It is worth trying to force yourself to say things like “alhamdulillah” instead because the tongue teaches the heart, and one should thank Allah for everything, and not object to His decree. Please also see Divine Decree, Contentment, and Lessons From the Prophet’s Life.

Over time, if you strive to force yourself to thank Allah for the calamities that befall one, it because easier and easier as if it were are part of the way you are.

Watching One’s Tongue

The Prophet, Allah bless him and grant him peace, said, “When the Son of Adam awakes, all of his limbs denigrate his tongue. They say, ‘Fear Allah concerning us (limbs of the body), for we are only with you (after all). If you go straight, we go straight, and if you go crooked, we go crooked.’” (Tirmidhi)

May Allah make our hearts, minds, bodies and tongues pure and true. Amin.

Farid

Checked and approved by Shaykh Faraz Rabbani.

Am I a Kafir for Not loving Allah?

Ustadh Farid Dingle advises on feeling no love for Allah and how to rectify this.

I used to love Allah but my iman got weaker and now I feel indifferent to Allah. I don’t love or hate Him. Partly because I used to blame Allah for things. This is a real lack of love, not just waswasa or a dip in iman.

Is it kufr to truly not love Allah? Please answer me immediately.

Belief in Allah means that you know He exists and accept it as a fact. This is called iman. If you do this, you are a believer.

Whether one fears, loves, reveres, or hopes in Him as you really should, is another issue. Worshipping Allah as you really should is called ihsan.

Please see Ibn Rajab al-Hanbali’s Commentary on the Hadith of Gibril for more detail.

It is not disbelief (kufr) to not love Allah, but it is sin and lack of ihsan that one must strive to work on. If you don’t feel like you fear or love Allah, at least act like you do, because the hand teaches the heart.

I pray this helps.

Farid

Checked and approved by Shaykh Faraz Rabbani.

The Point of a Shaykh and a Path

I have learned from this shaykh since I was a little boy. This shaykh is very pious, masha Allah, and he has never done anything harmful to me or anyone. But lately people have been telling me that he dislikes me or avoids me and it is effecting me. So I went to my shaykh and asked him: “Do you dislike me?” and he said, “No. I do not dislike you.” I keep on bothering him with my doubts and I feel as if it is effecting my relationship with him.

I do not want a new shaykh because I already benefit from my shaykh and he is the one who taught me about Islam and is a blessing from Allah Mashallah. But he does have a lot of favorite students and those are the ones that tell me that he dislikes me. I know he doesn’t but I ended up falling for their lies. I am not one of my shaykh’s favorites but behind my back I know my shaykh once said that he worries about me a lot and then during the day he does put time aside to talk to me.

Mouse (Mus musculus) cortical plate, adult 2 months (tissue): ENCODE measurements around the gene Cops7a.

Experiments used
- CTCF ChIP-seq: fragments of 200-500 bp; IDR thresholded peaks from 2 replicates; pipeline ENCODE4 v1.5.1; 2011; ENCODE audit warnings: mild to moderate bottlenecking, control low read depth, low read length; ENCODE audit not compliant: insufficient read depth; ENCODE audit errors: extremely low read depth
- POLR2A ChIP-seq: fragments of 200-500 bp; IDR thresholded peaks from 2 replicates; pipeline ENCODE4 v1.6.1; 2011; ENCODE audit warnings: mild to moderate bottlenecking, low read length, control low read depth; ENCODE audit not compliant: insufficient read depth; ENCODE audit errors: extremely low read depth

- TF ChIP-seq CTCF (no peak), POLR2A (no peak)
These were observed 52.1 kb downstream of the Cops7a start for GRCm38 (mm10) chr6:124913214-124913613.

I was wondering if you could tell me how to make sure he does not dislike me and how to fix my relationship with him?

Your relationship with your shaykh should not be a personal one: he is not your buddy, and it does not matter whether you “like” each other.

The point of the shaykh is to direct to Allah, and help you get through the obstacles that stop you from being a true slave of Allah. As long as that is happening, don’t worry about anything else, and don’t listen to anyone else either.

Let it be just you, your shaykh and Allah, until it is just you and Allah, and then just Allah. That is the point of a shaykh and a spiritual path.

Farid

Checked and approved by Shaykh Faraz Rabbani.

Wird without the Permission of a Spiritual Guide

Shaykh Farid Dingle gives advice on making it a habit to remember Allah by taking up a wird and whether permission from a spiritual guide is necessary.

Question:

Assalam alaykum wa rahmat Allah wa barakatuh.

I have a question about the “Al-Wird al-Latif.” This Wird is common and based on the prophetic Sunna. Can I read this Wird (say, two times a day) without the permission of my Shaykh or any other Shaykh? Or can I be harmed if I engage in these litanies without their permission?

Jazak Allah khayr.

Answer:

Wa alaykum assalam wa rahmat Allah wa barakatuh.

It is permissible and recommended to make a habit of reciting any form of remembrance (dhikr) that has come with a sound or even passably weak chain of transmission, for the general divine command, “Remember Me and I will remember you.” (Sura al Baqara 2:152)

As for any other form of remembrance (dhikr), it is also recommended in principle, even if it is non derived directly from one of the prophetic formulae, and even if it is repeated.

That said, what we have heard from certain scholars is that repeating certain names of Allah repeatedly without any guidance from a spiritual guide (murshid, pir) can be dangerous and should be avoided.

It is worth noting that the litany (wird, wazifa) formulae of the various scholars are like medicine: they are designed to deal with specific problems, and not supposed to be taken without guidance and counsel.

In light of this, we would encourage anyone without a spiritual guide with whom they have contact to just keep themselves to the well-known and established morning and evening remembrances that are found in books of fiqh and hadith.

And Allah knows best.

Farid

Checked and approved by Shaykh Faraz Rabbani.


Why Did the Prophet Fast on the White Days of the Month?

Shaykh Jamir Meah is asked about the significance, virtues, and blessings, of fasting on the white days of each month.

Question:

Assalam alaykum wa rahmat Allah wa barakatuh.

I was wondering why the Prophet, blessings and peace be upon him, fasted on the white days of each month? Was there a specific logic behind these particular days? I’ve heard a lot about how the moon affects our moods and I was wondering if this had anything to do with why these days were chosen?

Answer:

Wa alaykum assalam wa rahmat Allah wa barakatuh.

I hope you’re well insha Allah.